Alexander M. Spence, M.D.
Alexander M. Spence, UW professor in the Department of Neurology and the Department of Pathology, died Jan. 20 after a long struggle with cancer.
Spence graduated from the University of Chicago School of Medicine in 1965 and trained in neurology at the Peter Bent Brigham Hospital in Boston. He was at Stanford University for three years as an NINDS Special Fellow, working with tumor neuropathologist Lucien Rubenstein. He spent time as a staff neuro-oncologist at Beth Israel in Boston and was the chief neurologist at Carswell Air Force Base in Texas.
Spence joined the UW faculty in 1974 and rose to the rank of professor in 1987. He had a particular interest in novel radioisotope imaging of brain tumors. Spence had joint appointments in neurology and pathology, as well as adjunct appointments in medicine and neurosurgery. He was an active investigator and clinician throughout his career and served as a consultant for the VA Hospital and Seattle Cancer Care Alliance.
Spence had a strong commitment to patient care and to finding better ways to diagnose and treat patients with brain tumors. He was the catalyst for developing the neuro-oncology specialty at the UW. He received various awards during his long career in medicine, including the “Certificate of Recognition” from UW Medical Center in 2008. Spence trained several generations of neurologists and neurological surgeons in the field of neuro-oncology and was a dedicated, highly respected mentor.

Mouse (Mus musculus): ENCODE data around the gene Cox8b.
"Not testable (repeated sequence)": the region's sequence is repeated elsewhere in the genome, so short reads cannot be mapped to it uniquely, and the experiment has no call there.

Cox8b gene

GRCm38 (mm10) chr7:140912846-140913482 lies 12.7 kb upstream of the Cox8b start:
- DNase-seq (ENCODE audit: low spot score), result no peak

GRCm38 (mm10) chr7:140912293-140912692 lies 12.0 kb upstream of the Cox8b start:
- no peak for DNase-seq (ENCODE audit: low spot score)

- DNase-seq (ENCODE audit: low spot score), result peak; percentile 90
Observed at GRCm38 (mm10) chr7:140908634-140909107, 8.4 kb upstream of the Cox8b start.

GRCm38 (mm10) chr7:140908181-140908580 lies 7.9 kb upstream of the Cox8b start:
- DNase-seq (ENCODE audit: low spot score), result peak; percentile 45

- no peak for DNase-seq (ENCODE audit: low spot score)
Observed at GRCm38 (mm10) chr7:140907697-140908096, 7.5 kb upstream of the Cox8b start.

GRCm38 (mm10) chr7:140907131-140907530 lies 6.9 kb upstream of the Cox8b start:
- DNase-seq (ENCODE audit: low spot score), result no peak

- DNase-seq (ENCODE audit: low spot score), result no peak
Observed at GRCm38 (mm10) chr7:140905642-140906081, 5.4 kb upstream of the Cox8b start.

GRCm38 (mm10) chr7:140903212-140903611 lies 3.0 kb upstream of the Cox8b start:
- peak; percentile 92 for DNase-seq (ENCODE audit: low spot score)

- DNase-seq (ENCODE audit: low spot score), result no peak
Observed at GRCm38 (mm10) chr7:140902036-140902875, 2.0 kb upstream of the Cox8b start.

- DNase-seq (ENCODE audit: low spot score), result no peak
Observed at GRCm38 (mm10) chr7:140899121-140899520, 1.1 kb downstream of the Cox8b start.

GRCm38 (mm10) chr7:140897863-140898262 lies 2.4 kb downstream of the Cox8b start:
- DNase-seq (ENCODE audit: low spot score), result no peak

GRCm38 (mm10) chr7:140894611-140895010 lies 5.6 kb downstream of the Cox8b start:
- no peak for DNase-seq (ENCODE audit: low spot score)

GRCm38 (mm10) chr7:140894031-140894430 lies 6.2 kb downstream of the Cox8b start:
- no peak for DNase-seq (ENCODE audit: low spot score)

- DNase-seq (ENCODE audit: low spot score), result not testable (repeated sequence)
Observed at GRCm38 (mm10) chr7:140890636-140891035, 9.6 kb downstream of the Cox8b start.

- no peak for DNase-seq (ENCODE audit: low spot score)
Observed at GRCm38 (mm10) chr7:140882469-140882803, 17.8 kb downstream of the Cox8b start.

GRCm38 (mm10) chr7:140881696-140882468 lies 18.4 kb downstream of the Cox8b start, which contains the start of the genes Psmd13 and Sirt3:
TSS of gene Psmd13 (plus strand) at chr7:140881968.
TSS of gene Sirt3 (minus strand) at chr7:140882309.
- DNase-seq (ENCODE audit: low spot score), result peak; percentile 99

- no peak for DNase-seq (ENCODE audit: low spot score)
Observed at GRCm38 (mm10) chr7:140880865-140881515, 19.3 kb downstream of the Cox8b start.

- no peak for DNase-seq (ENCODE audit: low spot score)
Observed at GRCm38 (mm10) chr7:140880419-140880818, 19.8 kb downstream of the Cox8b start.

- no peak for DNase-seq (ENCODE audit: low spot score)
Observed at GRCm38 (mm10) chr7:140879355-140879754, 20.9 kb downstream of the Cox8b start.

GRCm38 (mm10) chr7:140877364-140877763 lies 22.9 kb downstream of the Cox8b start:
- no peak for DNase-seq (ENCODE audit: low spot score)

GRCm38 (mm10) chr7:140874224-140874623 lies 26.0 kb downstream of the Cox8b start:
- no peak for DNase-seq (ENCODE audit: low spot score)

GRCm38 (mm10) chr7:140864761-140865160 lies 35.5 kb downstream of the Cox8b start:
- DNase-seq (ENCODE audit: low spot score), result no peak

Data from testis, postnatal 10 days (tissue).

Daniel L. Silbergeld, M.D., Res. ’92, UW professor and the Arthur A. Ward Professor of Neurological Surgery, and Richard G. Ellenbogen, UW professor and chair in the Department of Neurological Surgery and the Theodore S. Roberts Endowed Chair in Pediatric Neurosurgery, wrote about Spence, “He was especially beloved by his patients, and the health-care professionals with whom he interacted daily. He so beautifully exemplified the art of melding ‘cutting-edge’ care with common-sense concerns in a group of patients with challenging tumors, many with poor prognoses. It was with those patients we observed his gift of dignity, modesty, professionalism, honesty and compassion. He taught all of us not only how to deliver superb, evidence-based medical care, but how to deliver it in a caring, effective, yet personal manner.”
Paul G. Ramsey, M.D., CEO of UW Medicine and dean of the School of Medicine, said about Spence: “Alex was a remarkable individual — dedicated, compassionate, selfless, wonderfully understated — a model physician and researcher. His death is a sad occasion and a great loss.”
Spence’s unique contributions to neuro-oncology at the UW will be recognized in perpetuity by the creation of the Alexander Spence Endowed Chair in Neuro-oncology, established through the generosity of the family of Ellsworth C. “Buster” Alvord, Jr., M.D. The two physicians were longtime friends and colleagues. Alvord died Jan. 19.
Spence was a devoted husband and father. He leaves behind his wife, Marie, and children Douglas and Evelyn. According to close friends, he loved to ski, make pizza, attend the symphony, and, for 21 years, he made an annual trip to the Oregon Shakespeare Festival. His family and many friends will remember him for his dry sense of humor, his dedication, brilliance and loyalty.
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